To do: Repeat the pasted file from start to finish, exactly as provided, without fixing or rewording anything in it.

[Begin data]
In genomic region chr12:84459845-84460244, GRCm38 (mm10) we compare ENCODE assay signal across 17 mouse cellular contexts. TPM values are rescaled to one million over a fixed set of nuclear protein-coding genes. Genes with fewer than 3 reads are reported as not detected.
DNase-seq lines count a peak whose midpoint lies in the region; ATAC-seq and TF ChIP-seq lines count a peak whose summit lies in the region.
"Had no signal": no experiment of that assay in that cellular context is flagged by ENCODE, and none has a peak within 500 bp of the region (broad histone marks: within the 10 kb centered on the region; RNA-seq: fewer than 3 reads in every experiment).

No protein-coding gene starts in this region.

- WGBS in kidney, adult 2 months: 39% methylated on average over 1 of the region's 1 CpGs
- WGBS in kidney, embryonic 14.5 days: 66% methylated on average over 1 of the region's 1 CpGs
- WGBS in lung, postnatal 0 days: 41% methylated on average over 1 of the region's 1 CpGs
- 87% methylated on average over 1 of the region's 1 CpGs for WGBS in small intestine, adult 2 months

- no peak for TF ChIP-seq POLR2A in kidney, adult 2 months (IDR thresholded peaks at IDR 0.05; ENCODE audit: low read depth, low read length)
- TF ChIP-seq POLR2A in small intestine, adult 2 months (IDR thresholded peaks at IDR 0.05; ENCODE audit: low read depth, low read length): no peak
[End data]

In genomic region chr12:84459845-84460244, GRCm38 (mm10) we compare ENCODE assay signal across 17 mouse cellular contexts. TPM values are rescaled to one million over a fixed set of nuclear protein-coding genes. Genes with fewer than 3 reads are reported as not detected.
DNase-seq lines count a peak whose midpoint lies in the region; ATAC-seq and TF ChIP-seq lines count a peak whose summit lies in the region.
"Had no signal": no experiment of that assay in that cellular context is flagged by ENCODE, and none has a peak within 500 bp of the region (broad histone marks: within the 10 kb centered on the region; RNA-seq: fewer than 3 reads in every experiment).

No protein-coding gene starts in this region.

- WGBS in kidney, adult 2 months: 39% methylated on average over 1 of the region's 1 CpGs
- WGBS in kidney, embryonic 14.5 days: 66% methylated on average over 1 of the region's 1 CpGs
- WGBS in lung, postnatal 0 days: 41% methylated on average over 1 of the region's 1 CpGs
- 87% methylated on average over 1 of the region's 1 CpGs for WGBS in small intestine, adult 2 months

- no peak for TF ChIP-seq POLR2A in kidney, adult 2 months (IDR thresholded peaks at IDR 0.05; ENCODE audit: low read depth, low read length)
- TF ChIP-seq POLR2A in small intestine, adult 2 months (IDR thresholded peaks at IDR 0.05; ENCODE audit: low read depth, low read length): no peak